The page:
Well, if you were her mom or dad, what would you do? Of course, above all, you’d be concerned for your child’s safety. There’s broken ceramic all over the floor. And, admittedly, you’re upset that there’s this monstrous mess! You wish your daughter had just slept a bit later, or maybe, just maybe, would have thought to ask for help. On the other hand, you value her independence and love the fact that she put so much effort into trying to do something special for you.

If your goal is to teach your child to take responsibility for her behavior, you might give Dr. Becky Bailey’s STAR approach a try:

  1. “S” = Smile. Yes, even if that seems counter-intuitive, you’d be surprised how smiling relieves stress, takes your child off the defensive, and allows you to return to your senses.
  2. Next, “T” = Take a deep breathe, which calms your heart rate.
  3. “A” = And hold it.
  4. Then, “R” = Relax!

When you’re relaxed and calm, you can see things more clearly so you don’t let your surprise and upset get the better of you. It becomes more clear that your child was simply acting like a child and not deliberately trying to push your buttons. Your calmed state of mind allows you to connect emotionally with your child. Coming from a place of mindful awareness, you become a role model for composure––showing her it’s possible to deal with distress without losing your cool.

On the other hand, had you chosen to do what many parents do automatically, which is to scold, criticize, or punish, you’d be triggering your child’s survival mechanisms. Questions or commands such as, “why didn’t you ask me for help?” “what on earth do you think you’re doing?” “how come you’re always making such a mess?” or “you’re in time out! go to your room right now!” only feed into the fight, flight, or freeze reaction. What you’ll get is your child screaming back at you, defending herself, running off, or shutting down and turning her fury inward at herself. This latter reaction can cause a life-long pattern of anxiety, depression, and low self-worth. Your aim is not to provoke feelings of incompetence, guilt, and shame, but to encourage creative problem-solving. Ultimately, you want to get her into a calmer, more rational state so she can learn to make good choices, even in the most challenging situations.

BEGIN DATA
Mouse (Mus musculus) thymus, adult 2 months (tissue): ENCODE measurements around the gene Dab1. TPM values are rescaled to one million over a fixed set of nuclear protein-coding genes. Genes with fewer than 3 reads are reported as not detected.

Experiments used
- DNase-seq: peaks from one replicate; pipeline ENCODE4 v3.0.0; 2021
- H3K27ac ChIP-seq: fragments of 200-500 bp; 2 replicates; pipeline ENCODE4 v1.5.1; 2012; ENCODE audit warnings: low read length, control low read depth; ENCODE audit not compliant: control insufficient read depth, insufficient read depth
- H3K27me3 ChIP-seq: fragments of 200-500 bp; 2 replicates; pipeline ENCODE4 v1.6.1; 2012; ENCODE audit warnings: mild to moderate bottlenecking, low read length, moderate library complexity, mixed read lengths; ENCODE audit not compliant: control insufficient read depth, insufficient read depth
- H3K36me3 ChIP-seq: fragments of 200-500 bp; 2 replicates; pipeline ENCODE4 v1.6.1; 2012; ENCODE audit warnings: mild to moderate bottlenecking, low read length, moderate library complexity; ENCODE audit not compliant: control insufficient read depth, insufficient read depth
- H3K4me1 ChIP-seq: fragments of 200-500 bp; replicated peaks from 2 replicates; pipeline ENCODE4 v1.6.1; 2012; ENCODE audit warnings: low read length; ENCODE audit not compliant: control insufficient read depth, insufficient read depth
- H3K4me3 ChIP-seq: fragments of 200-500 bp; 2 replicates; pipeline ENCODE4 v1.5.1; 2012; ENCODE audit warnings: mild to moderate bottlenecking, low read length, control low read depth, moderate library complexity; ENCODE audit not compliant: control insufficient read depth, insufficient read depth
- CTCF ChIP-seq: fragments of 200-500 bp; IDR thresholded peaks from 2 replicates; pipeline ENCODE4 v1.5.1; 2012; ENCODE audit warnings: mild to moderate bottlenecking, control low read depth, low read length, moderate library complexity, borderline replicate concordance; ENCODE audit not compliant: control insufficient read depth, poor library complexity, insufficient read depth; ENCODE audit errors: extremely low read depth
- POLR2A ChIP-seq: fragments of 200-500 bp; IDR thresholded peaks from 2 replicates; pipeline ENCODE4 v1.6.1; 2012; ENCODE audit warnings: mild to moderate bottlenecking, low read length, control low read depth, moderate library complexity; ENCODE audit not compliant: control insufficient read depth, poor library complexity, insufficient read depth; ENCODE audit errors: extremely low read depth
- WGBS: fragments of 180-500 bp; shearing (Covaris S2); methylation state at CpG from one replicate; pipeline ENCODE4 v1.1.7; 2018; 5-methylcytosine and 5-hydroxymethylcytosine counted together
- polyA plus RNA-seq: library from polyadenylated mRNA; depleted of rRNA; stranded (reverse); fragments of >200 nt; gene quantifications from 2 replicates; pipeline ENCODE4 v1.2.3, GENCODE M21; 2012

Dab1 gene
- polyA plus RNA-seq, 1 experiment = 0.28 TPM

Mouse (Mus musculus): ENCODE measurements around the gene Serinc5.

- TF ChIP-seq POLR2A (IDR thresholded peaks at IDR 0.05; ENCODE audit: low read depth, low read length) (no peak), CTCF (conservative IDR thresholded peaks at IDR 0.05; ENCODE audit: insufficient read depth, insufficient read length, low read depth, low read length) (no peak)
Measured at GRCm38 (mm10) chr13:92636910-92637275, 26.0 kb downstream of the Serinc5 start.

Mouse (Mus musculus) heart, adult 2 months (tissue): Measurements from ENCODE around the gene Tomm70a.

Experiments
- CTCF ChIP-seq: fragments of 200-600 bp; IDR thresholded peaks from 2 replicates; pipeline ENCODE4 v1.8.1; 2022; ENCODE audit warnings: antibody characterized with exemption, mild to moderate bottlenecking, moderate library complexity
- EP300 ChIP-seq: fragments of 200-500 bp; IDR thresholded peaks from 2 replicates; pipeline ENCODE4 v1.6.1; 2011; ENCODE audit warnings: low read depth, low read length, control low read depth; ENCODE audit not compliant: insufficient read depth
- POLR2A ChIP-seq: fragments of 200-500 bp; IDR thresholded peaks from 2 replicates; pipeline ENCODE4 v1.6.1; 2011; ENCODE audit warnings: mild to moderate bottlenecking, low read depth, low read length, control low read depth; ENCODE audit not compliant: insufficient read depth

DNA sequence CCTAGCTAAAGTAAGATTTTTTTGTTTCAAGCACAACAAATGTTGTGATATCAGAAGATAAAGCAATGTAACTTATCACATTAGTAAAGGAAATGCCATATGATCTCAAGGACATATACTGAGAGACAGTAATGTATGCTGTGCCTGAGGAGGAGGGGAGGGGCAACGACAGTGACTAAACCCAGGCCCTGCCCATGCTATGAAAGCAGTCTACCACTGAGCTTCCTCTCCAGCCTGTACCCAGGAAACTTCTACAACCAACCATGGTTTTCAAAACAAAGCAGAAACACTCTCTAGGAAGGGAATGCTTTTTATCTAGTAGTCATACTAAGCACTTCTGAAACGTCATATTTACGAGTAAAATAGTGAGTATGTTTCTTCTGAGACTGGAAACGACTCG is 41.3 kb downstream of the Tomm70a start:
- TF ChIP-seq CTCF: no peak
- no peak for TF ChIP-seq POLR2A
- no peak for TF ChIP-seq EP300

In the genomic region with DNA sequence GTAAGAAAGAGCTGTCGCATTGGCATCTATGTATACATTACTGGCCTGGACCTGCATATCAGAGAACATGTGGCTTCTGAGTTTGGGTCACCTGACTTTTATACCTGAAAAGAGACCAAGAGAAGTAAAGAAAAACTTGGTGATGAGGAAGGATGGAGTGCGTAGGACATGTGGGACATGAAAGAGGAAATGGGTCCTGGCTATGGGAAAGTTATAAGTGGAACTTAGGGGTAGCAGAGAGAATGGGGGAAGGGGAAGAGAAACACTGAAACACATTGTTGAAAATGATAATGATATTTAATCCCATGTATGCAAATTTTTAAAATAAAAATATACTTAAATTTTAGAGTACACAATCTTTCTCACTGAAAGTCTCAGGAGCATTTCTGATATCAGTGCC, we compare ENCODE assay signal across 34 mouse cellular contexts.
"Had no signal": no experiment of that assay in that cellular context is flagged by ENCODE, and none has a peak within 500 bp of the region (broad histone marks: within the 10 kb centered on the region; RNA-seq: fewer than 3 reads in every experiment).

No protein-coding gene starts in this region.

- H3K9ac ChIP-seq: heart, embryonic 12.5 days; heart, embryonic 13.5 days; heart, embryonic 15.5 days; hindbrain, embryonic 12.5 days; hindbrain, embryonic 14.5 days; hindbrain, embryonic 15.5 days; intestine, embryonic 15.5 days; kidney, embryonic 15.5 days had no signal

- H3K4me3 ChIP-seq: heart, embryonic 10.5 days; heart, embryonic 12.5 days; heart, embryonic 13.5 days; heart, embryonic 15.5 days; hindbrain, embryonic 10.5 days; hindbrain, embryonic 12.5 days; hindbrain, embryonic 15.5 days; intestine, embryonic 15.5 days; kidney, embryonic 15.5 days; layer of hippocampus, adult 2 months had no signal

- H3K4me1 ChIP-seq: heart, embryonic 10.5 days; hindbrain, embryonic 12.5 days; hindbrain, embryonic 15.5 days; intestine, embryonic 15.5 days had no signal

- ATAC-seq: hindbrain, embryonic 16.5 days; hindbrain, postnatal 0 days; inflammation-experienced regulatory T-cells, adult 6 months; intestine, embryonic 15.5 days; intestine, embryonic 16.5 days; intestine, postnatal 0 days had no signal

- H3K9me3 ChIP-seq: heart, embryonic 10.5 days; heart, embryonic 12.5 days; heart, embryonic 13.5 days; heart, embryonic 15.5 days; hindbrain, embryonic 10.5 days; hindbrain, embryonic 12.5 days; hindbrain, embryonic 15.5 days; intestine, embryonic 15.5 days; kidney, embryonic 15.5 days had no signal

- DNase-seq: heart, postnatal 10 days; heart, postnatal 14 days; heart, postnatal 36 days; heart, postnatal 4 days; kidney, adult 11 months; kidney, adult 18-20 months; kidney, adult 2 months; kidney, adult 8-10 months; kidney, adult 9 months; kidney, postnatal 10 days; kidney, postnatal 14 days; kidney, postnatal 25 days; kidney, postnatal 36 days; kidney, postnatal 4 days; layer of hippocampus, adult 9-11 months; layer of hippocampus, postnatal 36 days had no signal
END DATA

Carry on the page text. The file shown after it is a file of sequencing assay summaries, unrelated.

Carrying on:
Rather than give way to those rote reactions you learned from your parents, and your parents learned from their parents, you have a choice! You can make a conscious effort to boost your child’s sense of personal competence by creating an emotional connection with her. Once this connection is made, right brain to right brain, she’ll be reassured that she’s safe, physically and emotionally. Keeping a kind, soft expression on your face, holding her in a reassuring way––if she’s open to being touched––or, possibly, just placing a hand on her shoulder or back, you are showing her, in no uncertain way, that you’re there for her, no matter what.

Best of all, you’re calming your child’s reactive state so she can get her rational brain back on track. You’re helping her use those upper level thinking skills that allow her to solve problems logically. With your support, and once you’re grounded in the present moment using the STAR method, your child can become more cooperative while acquiring skills that will help her have a happy and successful life.

To your joyful parenting!


07 Sep

How to Tame Tantrums: One Strategy That Really Works!


Three-year old Jake was desperate to play with his older sister and her friend, who were setting up an family camping outing with their Playmobile toys. He had played alone since lunchtime and wanted to be part of the fun. The girls had just gotten the campsite set up, having placed the toy family at the campfire, when Jake asked to bring in his favorite toys, a gang of dinosaurs. But the girls saw no place for the dinosaurs in their story and told Jake, “no, leave us alone!” Jake turned bright red in the face, did all he could to contain his tears, and then lashed out. With repeated kicks left and right, he proceeded to destroy the entire, elaborate scene that they’d spent hours putting together. Pieces of the girls’ camping haven were now scattered in every corner of the room. Jake stood there fuming, glaring angrily at the girls, and looking helpless and defeated.